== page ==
Wood et al v. American Family Mutual Insurance Company
ORDER denying 6 defendant's Motion to Dismiss. SEE ORDER FOR FURTHER RULING. Signed by District Judge J. Thomas Marten on 2/19/09. (mss)
IN THE UNITED STATES DISTRICT COURT FOR THE DISTRICT OF KANSAS
DOYLE E. WOOD a nd CYNTHIA GROSS, Plaintiffs, v. AMERICAN FAMILY MUTUAL INSURANCE COMPANY Defendant. ) ) ) ) ) ) ) ) ) ) ORDER
This matter is before the court on the defendant, American Family Mutual Insurance Company's motion to dismiss. (Dkt. No. 6). American Family Mutual Insurance Company (hereinafter "American Family"), argues that all fraud claims, including those alleged in paragraphs 5 and 6 in plaintiffs' amended petition (Dkt. No. 6-2) should be dismissed for failure to plead with particularity and that paragraph 8 should be dismissed for failure to state a claim for relief. (Dkt. No. 7 at 4). Faced with a motion to dismiss, the court must determine whether there are "enough facts to state a claim to relief that is plausible on its face." Bell Atlantic Corp. v. Twombly, 550 U.S. 554 (2007). When resolving a motion to dismiss, the issue is not whether the plaintiffs will ultimately prevail, but instead is whether the plaintiffs are entitled to offer evidence to support the claims. Scheuer v. Rhodes, 416 U.S. 232, 236 (1974). To survive a motion to dismiss, an allegation of fraud must "set forth the time, place and contents of the false representation, the identity of the party making the false statements and the consequences thereof." Koch v. Koch. Indus., Inc., 203 F.3d 1202, 1236 (10th Cir. 2000) (quoting 1
Lawrence Nat'l Bank v. Edmonds, 924 F.2d 176, 180 (10th Cir. 1991)). In the plaintiffs' response to the defendant's motion to dismiss, they maintain that paragraph 8 is not an independent cause of action against the defendant. (Dkt. No. 8 at 5). Further, the plaintiffs acknowledge that their pleadings failed to meet the standards required by Fed.R.Civ.P. 9(b). (Dkt. No. 8 at 1). Should the court find the defendant's arguments for dismissal are meritorious, the plaintiffs requested leave of the court to file an amended complaint. (Dkt. No. 8 at 3). The plaintiffs attached a proposed Amended Complaint to their response. (Dkt. No. 8-2). "The dismissal of a complaint . . . for failing to satisfy the requirements of Rule 9(b) is treated as a dismissal for failure to state a claim upon which relief can be granted under Fed. Rules Civ.P. 12(b)(6)." Seattle-First Nat. Bank v. Carlstedt, 800 F.2d 1008, 1011 (10th Cir. 1986). The pleading with precision of time, place, and content of the false representations, as well as the identity of the person making the misrepresentation and what he or she obtained thereby serves Rule 9(b)'s purpose by apprising the defendant of the claim against him and of the acts relied upon to establish the fraud charged. The plaintiffs' petition was deficient because they failed to plead the fraud claims with the particularity required. The plaintiffs' proposed Amended Complaint is partially successful in addressing the deficiency. Paragraph 8 appears to be the plaintiffs' claim for fraud: Defendant contracted with American Metropolitan Environmental, Inc. ("AMEI"), to inspect the plaintiffs' home for damage. Steve Moreland performed the inspection for AMEI on or about September 29, 2006. Shortly after performing the inspection, the defendant's property claims examiner, Cookie Nonken, directed Moreland to downplay the mold damage to the home and residence. At about the same time, the plaintiff Doyle Wood overheard an employee of another third party working for the defendant, NCRI, being told by his supervisor not to mention damage to the plaintiffs if they did not see it as American Family wanted the job completed quickly."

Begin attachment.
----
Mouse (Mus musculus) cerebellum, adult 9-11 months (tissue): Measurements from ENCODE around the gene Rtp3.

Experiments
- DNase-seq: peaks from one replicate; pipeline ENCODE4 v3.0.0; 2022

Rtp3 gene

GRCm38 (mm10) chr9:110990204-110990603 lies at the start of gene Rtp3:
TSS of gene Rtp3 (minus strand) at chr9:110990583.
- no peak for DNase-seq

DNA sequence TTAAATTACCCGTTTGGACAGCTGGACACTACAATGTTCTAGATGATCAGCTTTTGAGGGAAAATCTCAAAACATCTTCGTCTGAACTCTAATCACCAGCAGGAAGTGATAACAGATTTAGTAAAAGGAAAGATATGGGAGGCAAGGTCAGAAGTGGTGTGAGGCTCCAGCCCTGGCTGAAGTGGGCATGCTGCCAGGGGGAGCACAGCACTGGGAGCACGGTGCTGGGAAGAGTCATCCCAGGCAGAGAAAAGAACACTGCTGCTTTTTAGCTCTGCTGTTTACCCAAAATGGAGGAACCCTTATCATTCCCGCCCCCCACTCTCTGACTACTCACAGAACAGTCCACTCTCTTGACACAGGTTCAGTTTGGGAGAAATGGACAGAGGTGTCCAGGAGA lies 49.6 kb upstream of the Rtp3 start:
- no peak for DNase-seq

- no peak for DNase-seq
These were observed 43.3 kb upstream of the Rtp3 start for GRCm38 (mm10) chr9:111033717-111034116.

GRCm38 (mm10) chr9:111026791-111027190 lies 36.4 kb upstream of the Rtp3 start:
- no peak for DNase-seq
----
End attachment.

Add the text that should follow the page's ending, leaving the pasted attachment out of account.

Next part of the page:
(Dkt. No. 8-2 at 3). The court finds that the plaintiffs' Amended Complaint sufficiently alleges fraud with respect to Nonken and Moreland. (Dkt. No. 8-2 at 3). However, the allegation that "an employee of another third party working for the defendant being told by his supervisor . . ." does not reach the requisite level of particularity. The plaintiffs do not identify the employee, the supervisor, or the third party referenced in the allegation. Those identities are necessary to meet the standard for pleading fraud. See Koch v. Koch. Indus., Inc., 203 F.3d 1202, 1236 (10th Cir. 2000). The defendant filed a reply brief in support of its motion to dismiss and a response to plaintiffs' motion to amend. (Dkt. No. 10). The defendant does not oppose plaintiffs' motion to amend. (Dkt. No. 10 at 1). The court does not express an opinion as to the merits of the plaintiffs' fraud claim. The defendant asserts that it would be more efficient to resolve this matter "via a partial summary judgment motion." (Dkt. No. 10 at 1). A motion by the defendant for summary judgment on the fraud claims may be appropriate once discovery is complete. IT IS THEREFORE ORDERED, this 19th day of February, 2009, that defendant's motion to dismiss is denied. IT IS FURTHER ORDERED, that plaintiffs shall have 21 days to amend their claim of fraud against American Family. If the amended complaint does not meet the Rule 9(b) requirements, the court will entertain another motion to dismiss the fraud count.
s/ J. Thomas Marten J. THOMAS MARTEN, JUDGE
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